• Self-regulation – When you can respond in a healthy way to negative and positive emotions, you hold yourself accountable and take responsibility for your actions. You also become better able to process your feelings without letting them control you.
  • Motivation – Having an internal desire to set and reach goals as part of your personal development allows you to remain resilient even when things aren’t going your way.
  • Empathy – Putting yourself in other people’s shoes expands your perspective. Considering other people’s feelings also helps you get in touch with yours.
  • Social skills – Strong emotional intelligence allows you to have healthy relationships with others. Connection is a key to thriving in addiction recovery.

Our Mindfulness in Recovery program is holistic and inclusive. It allows you to explore all aspects of your wellness so that you can achieve mental health and addiction recovery.

Find Healing At Renewal Lodge

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Dear Renewal Lodge Visitors,

My name is John Bruna, co-founder of the Mindfulness in Recovery® Institute, and more importantly, a grateful member of the recovery community. I am incredibly fortunate to have found my recovery in 1984. Of course, I did not achieve continuous recovery through willpower or my own efforts, but through the guidance and caring support of countless others that selflessly taught me how to live through the 12 Steps.

My journey of recovery brought this once homeless, shame-based, traumatized, insecure young man to a life far beyond anything I could have ever imagined. I discovered self-worth, the joy of helping others, the gifts of parenting and grandparenting, and most importantly the ability to live a meaningful and purposeful life with integrity.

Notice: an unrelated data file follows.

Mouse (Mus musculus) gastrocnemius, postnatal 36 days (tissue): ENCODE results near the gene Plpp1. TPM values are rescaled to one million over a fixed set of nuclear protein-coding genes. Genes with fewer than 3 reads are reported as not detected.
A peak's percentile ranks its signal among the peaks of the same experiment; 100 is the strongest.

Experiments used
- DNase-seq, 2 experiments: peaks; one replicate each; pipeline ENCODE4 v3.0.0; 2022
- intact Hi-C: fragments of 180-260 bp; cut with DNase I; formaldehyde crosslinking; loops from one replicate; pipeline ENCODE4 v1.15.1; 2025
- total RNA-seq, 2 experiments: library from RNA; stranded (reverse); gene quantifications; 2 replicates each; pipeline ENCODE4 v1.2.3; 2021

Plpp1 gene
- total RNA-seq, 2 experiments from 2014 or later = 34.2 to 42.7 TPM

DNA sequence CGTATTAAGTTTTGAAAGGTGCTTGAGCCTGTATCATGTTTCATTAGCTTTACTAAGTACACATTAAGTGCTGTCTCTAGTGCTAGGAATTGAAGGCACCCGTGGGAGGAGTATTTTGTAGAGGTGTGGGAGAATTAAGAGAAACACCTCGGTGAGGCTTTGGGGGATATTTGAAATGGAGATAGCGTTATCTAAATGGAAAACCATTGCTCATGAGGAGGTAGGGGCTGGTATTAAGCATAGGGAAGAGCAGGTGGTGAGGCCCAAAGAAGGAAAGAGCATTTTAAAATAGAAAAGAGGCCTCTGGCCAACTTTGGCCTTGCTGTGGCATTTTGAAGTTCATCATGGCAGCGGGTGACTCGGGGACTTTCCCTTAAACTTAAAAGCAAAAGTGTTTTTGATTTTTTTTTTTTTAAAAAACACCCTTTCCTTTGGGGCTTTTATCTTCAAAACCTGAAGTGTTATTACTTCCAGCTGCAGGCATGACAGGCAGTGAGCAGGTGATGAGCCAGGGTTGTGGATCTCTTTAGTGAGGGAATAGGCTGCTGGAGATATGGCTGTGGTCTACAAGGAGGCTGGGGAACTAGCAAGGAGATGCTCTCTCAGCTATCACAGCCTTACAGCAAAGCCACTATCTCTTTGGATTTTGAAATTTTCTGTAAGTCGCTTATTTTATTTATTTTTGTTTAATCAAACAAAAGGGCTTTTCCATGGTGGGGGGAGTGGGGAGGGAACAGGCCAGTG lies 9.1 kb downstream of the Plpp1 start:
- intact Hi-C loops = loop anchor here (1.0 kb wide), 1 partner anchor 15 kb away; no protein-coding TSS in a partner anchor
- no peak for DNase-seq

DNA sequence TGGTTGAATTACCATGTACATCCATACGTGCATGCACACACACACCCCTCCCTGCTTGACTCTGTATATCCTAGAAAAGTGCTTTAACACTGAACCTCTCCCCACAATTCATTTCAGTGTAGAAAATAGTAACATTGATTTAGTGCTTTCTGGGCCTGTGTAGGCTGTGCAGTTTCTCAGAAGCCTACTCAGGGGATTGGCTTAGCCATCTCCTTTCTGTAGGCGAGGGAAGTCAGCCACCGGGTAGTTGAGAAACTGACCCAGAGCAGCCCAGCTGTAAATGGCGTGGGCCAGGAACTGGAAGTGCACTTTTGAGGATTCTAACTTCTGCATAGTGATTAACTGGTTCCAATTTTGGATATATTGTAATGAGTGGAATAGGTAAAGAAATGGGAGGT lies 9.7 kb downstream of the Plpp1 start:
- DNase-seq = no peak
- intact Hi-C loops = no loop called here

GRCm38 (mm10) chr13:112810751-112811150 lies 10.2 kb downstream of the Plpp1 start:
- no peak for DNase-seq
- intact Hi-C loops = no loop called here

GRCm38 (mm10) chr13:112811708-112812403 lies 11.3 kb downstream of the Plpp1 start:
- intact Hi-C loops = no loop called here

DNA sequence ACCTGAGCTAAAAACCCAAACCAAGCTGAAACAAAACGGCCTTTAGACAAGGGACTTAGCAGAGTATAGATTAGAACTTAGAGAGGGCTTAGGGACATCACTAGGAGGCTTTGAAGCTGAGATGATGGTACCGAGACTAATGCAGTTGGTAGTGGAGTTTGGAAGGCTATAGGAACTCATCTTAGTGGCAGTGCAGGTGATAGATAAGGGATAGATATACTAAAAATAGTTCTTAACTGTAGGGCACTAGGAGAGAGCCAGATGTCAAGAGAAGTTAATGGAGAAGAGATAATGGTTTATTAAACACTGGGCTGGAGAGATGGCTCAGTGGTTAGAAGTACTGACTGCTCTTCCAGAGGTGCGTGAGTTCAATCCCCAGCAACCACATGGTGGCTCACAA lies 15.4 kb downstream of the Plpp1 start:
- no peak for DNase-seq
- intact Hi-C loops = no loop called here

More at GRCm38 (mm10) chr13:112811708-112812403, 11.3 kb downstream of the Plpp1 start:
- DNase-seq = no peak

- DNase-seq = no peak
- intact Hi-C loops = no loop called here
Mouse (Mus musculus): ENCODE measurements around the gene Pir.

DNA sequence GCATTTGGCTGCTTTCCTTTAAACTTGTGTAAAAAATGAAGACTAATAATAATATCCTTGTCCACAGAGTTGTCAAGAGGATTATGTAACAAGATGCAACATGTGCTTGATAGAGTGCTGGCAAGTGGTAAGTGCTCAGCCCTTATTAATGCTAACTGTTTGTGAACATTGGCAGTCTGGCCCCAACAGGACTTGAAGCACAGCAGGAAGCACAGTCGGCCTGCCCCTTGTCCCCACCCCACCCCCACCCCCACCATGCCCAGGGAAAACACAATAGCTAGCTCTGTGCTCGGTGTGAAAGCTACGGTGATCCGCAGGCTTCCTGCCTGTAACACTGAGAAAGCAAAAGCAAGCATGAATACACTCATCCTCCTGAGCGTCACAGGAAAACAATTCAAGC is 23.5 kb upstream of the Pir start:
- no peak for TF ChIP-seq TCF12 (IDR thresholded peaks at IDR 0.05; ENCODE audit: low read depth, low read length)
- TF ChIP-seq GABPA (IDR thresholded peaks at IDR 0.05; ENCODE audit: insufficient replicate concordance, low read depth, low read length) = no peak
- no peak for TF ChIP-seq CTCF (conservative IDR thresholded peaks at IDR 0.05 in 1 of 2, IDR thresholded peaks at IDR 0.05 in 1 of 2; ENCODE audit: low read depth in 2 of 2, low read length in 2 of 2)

One of the greatest gifts of recovery is that I have the opportunity to give back and help others discover their self-worth, dignity, and the skills to fully live lives that they find truly meaningful. This is the inspiration for developing the skills of Mindfulness in Recovery® (MIR) to meet the needs of new generations struggling with alcohol and other substance use disorders. MIR is a set of evidence-based skills designed to help people fully integrate their tools of recovery in ways that are personalized, practical, and in alignment with their deepest values.

While we train counselors and therapists throughout the United States and abroad, I personally have chosen to work directly with the amazing team and clients at Renewal Lodge to develop the model MIR 12-step program for the nation. I choose Renewal Lodge because of the vision of its mission and the dedication of its team. Renewal Lodge is an extremely rare environment in which the staff embodies the very mindfulness and 12-step practices and skills they offer their clients. The results have been beyond my expectations. It is an honor to be here and I treasure my personal time with every client I meet.

With Gratitude,

John Bruna
John Bruna
Director of Mindfulness